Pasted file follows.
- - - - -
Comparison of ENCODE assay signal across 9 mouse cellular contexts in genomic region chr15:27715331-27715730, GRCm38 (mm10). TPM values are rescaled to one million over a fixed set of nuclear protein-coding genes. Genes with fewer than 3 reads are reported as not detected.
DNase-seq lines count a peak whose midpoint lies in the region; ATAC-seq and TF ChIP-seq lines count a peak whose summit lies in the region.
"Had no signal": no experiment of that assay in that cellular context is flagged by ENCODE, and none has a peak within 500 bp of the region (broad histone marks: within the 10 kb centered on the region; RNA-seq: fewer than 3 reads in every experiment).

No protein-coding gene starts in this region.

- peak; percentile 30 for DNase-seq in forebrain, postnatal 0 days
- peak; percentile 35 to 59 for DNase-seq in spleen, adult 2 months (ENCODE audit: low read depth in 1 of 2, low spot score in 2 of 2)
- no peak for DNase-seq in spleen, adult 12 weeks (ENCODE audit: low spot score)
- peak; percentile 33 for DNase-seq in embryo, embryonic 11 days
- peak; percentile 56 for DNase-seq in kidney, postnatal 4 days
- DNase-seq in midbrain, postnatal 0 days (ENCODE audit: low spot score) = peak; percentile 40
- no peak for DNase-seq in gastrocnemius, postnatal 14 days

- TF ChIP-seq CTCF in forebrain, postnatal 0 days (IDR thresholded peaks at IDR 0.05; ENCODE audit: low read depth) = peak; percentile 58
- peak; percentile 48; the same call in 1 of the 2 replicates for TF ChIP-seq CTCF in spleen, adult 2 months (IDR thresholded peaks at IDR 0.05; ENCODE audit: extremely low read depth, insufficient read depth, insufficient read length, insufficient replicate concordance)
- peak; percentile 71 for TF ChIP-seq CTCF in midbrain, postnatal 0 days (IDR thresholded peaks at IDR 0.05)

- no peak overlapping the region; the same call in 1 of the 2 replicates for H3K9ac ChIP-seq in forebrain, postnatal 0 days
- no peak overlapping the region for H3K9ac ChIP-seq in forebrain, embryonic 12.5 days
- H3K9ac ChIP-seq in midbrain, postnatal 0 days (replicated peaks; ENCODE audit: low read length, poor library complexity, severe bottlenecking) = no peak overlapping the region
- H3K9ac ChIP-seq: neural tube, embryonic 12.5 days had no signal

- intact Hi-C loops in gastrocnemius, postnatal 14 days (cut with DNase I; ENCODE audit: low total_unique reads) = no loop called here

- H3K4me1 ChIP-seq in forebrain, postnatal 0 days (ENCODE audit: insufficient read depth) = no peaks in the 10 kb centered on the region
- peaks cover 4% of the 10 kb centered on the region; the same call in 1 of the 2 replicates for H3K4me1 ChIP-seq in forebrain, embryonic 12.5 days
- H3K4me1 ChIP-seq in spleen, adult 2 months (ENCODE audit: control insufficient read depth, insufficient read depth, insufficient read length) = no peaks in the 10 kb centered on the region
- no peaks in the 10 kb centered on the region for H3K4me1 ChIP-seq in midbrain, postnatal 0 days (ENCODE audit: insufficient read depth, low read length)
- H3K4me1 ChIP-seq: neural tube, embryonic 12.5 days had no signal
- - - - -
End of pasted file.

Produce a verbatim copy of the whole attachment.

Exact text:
Comparison of ENCODE assay signal across 9 mouse cellular contexts in genomic region chr15:27715331-27715730, GRCm38 (mm10). TPM values are rescaled to one million over a fixed set of nuclear protein-coding genes. Genes with fewer than 3 reads are reported as not detected.
DNase-seq lines count a peak whose midpoint lies in the region; ATAC-seq and TF ChIP-seq lines count a peak whose summit lies in the region.
"Had no signal": no experiment of that assay in that cellular context is flagged by ENCODE, and none has a peak within 500 bp of the region (broad histone marks: within the 10 kb centered on the region; RNA-seq: fewer than 3 reads in every experiment).

No protein-coding gene starts in this region.

- peak; percentile 30 for DNase-seq in forebrain, postnatal 0 days
- peak; percentile 35 to 59 for DNase-seq in spleen, adult 2 months (ENCODE audit: low read depth in 1 of 2, low spot score in 2 of 2)
- no peak for DNase-seq in spleen, adult 12 weeks (ENCODE audit: low spot score)
- peak; percentile 33 for DNase-seq in embryo, embryonic 11 days
- peak; percentile 56 for DNase-seq in kidney, postnatal 4 days
- DNase-seq in midbrain, postnatal 0 days (ENCODE audit: low spot score) = peak; percentile 40
- no peak for DNase-seq in gastrocnemius, postnatal 14 days

- TF ChIP-seq CTCF in forebrain, postnatal 0 days (IDR thresholded peaks at IDR 0.05; ENCODE audit: low read depth) = peak; percentile 58
- peak; percentile 48; the same call in 1 of the 2 replicates for TF ChIP-seq CTCF in spleen, adult 2 months (IDR thresholded peaks at IDR 0.05; ENCODE audit: extremely low read depth, insufficient read depth, insufficient read length, insufficient replicate concordance)
- peak; percentile 71 for TF ChIP-seq CTCF in midbrain, postnatal 0 days (IDR thresholded peaks at IDR 0.05)

- no peak overlapping the region; the same call in 1 of the 2 replicates for H3K9ac ChIP-seq in forebrain, postnatal 0 days
- no peak overlapping the region for H3K9ac ChIP-seq in forebrain, embryonic 12.5 days
- H3K9ac ChIP-seq in midbrain, postnatal 0 days (replicated peaks; ENCODE audit: low read length, poor library complexity, severe bottlenecking) = no peak overlapping the region
- H3K9ac ChIP-seq: neural tube, embryonic 12.5 days had no signal

- intact Hi-C loops in gastrocnemius, postnatal 14 days (cut with DNase I; ENCODE audit: low total_unique reads) = no loop called here

- H3K4me1 ChIP-seq in forebrain, postnatal 0 days (ENCODE audit: insufficient read depth) = no peaks in the 10 kb centered on the region
- peaks cover 4% of the 10 kb centered on the region; the same call in 1 of the 2 replicates for H3K4me1 ChIP-seq in forebrain, embryonic 12.5 days
- H3K4me1 ChIP-seq in spleen, adult 2 months (ENCODE audit: control insufficient read depth, insufficient read depth, insufficient read length) = no peaks in the 10 kb centered on the region
- no peaks in the 10 kb centered on the region for H3K4me1 ChIP-seq in midbrain, postnatal 0 days (ENCODE audit: insufficient read depth, low read length)
- H3K4me1 ChIP-seq: neural tube, embryonic 12.5 days had no signal